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Why do plants need carbon dioxide?
Question Date: 2016-01-13
Answer 1:

That’s an interesting and important question! Animals, like humans, need oxygen in order to build tissues and organs. For example, without oxygen we wouldn’t be able to develop our muscles, bones, and vital organs like the heart.

The opposite it true for plants. The majority of a plant’s biomass comes from carbon dioxide that is absorbed from the atmosphere. Carbon dioxide (CO2) enters the plant through tiny pores in the leaves. These pores are called stomata. Inside the leaf, the plant uses energy obtained from sunlight to capture CO2 and uses it to build a carbohydrate molecule called glucose. The glucose is then used to make other carbohydrates (like cellulose) that comprise the plant body. Plants harness the energy of the sun to capture CO2 and build their tissues and organs (roots, leaves and stems); this process is called photosynthesis. Without CO2 photosynthesis just wouldn’t happen and the plant would not be able to survive.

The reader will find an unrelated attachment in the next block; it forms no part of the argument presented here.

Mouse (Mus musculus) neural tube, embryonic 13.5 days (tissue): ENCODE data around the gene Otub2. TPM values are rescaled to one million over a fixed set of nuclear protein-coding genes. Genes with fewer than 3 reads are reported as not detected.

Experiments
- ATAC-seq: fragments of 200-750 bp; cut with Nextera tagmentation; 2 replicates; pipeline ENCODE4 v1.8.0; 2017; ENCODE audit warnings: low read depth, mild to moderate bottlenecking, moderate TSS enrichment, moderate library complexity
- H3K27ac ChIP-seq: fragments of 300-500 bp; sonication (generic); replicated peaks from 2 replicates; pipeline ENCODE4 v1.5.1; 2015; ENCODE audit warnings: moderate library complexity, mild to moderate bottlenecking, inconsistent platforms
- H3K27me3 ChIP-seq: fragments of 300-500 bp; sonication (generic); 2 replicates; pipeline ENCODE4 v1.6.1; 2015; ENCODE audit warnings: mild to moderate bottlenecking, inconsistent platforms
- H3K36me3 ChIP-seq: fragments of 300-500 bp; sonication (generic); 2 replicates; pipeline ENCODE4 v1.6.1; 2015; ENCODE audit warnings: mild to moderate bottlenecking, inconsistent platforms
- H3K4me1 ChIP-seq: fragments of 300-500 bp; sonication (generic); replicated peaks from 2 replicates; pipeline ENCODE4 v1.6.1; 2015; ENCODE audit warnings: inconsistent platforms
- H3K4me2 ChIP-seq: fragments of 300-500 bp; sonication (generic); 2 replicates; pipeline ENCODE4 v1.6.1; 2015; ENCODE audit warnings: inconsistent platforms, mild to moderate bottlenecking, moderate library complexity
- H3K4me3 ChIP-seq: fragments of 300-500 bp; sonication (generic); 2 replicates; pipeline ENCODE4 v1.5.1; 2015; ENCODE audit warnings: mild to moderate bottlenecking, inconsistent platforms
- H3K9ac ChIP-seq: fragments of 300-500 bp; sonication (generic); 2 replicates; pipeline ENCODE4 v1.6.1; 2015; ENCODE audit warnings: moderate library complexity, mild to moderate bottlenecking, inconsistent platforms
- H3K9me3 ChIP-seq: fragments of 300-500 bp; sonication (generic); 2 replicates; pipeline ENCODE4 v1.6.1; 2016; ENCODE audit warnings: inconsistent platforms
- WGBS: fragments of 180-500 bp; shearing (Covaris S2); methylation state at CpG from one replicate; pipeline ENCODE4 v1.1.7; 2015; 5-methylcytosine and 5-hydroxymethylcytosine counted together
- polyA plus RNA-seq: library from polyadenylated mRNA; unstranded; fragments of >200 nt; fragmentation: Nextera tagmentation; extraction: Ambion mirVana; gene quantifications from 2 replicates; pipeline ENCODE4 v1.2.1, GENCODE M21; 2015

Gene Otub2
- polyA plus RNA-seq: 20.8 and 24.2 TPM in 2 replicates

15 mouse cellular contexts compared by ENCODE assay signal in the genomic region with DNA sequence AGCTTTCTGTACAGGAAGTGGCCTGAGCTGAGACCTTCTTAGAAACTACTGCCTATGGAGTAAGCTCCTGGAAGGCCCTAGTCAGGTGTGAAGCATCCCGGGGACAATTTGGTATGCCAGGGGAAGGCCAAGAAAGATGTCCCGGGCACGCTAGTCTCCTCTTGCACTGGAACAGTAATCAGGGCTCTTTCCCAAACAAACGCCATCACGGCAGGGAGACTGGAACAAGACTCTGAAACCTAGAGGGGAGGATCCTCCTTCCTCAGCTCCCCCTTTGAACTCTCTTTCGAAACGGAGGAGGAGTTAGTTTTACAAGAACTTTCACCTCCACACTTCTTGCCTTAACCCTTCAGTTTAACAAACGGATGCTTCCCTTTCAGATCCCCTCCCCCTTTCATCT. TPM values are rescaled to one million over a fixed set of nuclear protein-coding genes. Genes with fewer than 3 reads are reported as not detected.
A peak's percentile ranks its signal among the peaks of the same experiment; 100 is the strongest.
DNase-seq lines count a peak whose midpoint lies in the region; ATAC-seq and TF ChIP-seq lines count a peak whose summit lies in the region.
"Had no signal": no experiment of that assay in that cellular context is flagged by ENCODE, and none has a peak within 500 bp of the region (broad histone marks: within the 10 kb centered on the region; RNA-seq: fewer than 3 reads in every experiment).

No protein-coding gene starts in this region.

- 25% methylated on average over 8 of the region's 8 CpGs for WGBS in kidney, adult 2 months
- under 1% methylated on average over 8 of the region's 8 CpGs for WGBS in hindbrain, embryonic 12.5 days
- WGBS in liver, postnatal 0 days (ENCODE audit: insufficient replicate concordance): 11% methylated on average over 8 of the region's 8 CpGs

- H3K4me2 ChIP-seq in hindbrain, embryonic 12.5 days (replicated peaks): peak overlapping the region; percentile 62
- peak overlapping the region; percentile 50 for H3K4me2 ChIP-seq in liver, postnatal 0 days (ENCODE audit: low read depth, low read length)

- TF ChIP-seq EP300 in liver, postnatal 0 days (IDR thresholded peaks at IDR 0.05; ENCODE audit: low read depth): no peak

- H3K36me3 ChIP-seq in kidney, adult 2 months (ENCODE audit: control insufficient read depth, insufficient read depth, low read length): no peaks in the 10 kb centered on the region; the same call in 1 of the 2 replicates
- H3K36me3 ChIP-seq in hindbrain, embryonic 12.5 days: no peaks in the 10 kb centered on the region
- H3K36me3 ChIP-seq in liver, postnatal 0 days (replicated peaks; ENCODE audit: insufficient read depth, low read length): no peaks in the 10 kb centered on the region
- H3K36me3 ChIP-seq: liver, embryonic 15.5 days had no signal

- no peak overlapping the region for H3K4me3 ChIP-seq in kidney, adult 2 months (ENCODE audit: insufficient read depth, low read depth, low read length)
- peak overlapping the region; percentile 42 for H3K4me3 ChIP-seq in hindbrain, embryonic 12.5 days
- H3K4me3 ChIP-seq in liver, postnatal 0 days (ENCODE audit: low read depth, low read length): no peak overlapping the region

So when an oak grows from an acorn into a huge tree, the carbon that comprises the trunk, leaves, and roots all comes from CO2 in the atmosphere, which is pretty amazing!

Answer 2:

Plants use the carbon from carbon dioxide to build their bodies, just as you use the carbon from the food you eat. Unlike plants, you also gain your energy from the food you eat; plants get their energy from sunlight, but they still need the carbon.

Answer 3:

Plants need carbon dioxide as a source of carbon that allows the plant to create sugars. These sugars are then used by the plant as an energy source to allow the plant to grow.

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